A life of an employee can joggle between postponing work for short-term gratification and aiming for perfection. If it’s only easy to learn or to absorb that reading material (e.g. How to learn Japanese in a week), then we won’t be discussing the problems of procrastination. The reality is that our attention span isn’t unlimited. So beating a short-term gratification is like learning it as if you’re learning a new skill - to beat the habit of “putting off doing something”.
Breakdown tasks into smaller chunks
When you try to finish a huge task, it’s likely that you’ll feel overwhelmed and end up loitering around and not finishing any project. What happens is that you’ll miss deadlines and wait until the last minute. So if you’re writing codes for web design, break it into smaller chunks - making the site structure, designing the navigation bar, and thinking about using animations. The same for writing long articles - writing first the outline, then the body and last the title. You don’t have to finish it all at once since you can finish the other half of the article.
Outline the process by arranging into logical steps (which one should be 1st or 2nd, etc.).
Make a timeline for completing the tasks.
Use the Pareto principle
Pareto principle is named after Wilfredo Pareto, an Italian economist from 1895. He discovered that 20% of the population controls 80% of the country’s wealth. Applied to learning, Pareto’s rule prioritizes the essential tasks, months, days and anything. For example, when you study Japanese language, you only have to study the 20% of the most important verbs and vocabularies rather than studying the whole bunch of verbs that aren’t always used in daily situations.
For example, these are some of the most important Japanese verbs.
Taberu - たべる - to eat
Sawaru - さわる 触る - to touch
Aru- ある 有る- To be, exist
Okiru- おきる 起きる- To wake up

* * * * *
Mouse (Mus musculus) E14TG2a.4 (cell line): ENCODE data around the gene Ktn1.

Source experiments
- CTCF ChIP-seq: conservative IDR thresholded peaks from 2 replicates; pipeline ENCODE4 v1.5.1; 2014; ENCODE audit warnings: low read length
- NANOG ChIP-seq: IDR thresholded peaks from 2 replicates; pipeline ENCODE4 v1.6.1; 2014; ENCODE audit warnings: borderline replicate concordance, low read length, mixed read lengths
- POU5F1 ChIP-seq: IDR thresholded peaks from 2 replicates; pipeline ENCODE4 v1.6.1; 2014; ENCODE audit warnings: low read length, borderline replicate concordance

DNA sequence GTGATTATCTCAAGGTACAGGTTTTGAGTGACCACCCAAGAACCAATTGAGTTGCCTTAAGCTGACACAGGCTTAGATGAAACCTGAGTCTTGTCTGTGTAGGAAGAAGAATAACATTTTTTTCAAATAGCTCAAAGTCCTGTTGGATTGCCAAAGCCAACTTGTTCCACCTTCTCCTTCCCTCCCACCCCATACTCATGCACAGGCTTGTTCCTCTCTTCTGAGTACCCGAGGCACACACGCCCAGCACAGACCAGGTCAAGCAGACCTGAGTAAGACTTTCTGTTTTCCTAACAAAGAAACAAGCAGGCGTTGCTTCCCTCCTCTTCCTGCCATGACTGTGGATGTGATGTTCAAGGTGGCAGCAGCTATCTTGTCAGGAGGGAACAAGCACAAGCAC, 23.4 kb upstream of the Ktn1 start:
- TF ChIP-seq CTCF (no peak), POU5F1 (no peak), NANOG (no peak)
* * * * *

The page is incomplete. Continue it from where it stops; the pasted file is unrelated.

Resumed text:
Kuru- くる 来る- To come
Miru- みる 見る- To see/To watch
Kaeru- かえる 返る- To return home
Fearing failure feeds procrastination. The mindset behind this is that Jim’s self-worth lies at the highest level of success and so he decides to avoid discomfort or uncertainty. He decides to play outside instead of studying web development because of fear of short-term failure. English wordsmiths call the fear of failure as “Atychiphobia” that stops us from doing tasks and moving ahead to reach our goal.
What are the symptoms of fear of failure
Reluctance to try challenging projects or new tasks
Self-sabotage - Excessive anxiety and procrastination
Perfectionism - Trying to achieve unrealistic goals and avoiding failure
How to face fear
Have plan B
Analyse possible outcomes
Learn rational thinking
Use spaced learning/practice and breaks
Spaced repetitions help you to avoid burnout so you don’t have to try too hard. This technique reduces the tendency to procrastinate. Science tells us that our dopamine hormone is limited and when it’s depleted we have a hard time to focus. Unfortunately, we don't have an unlimited supply and it runs out when we concentrate on something. It’s like gas on a car. Pomodoro is a technique for spacing practice/learning and breaks. It was popularised by the Italian student Francesco Cirillo who used a tomato-shaped timer in his study. Pomodoro is an Italian name for tomato.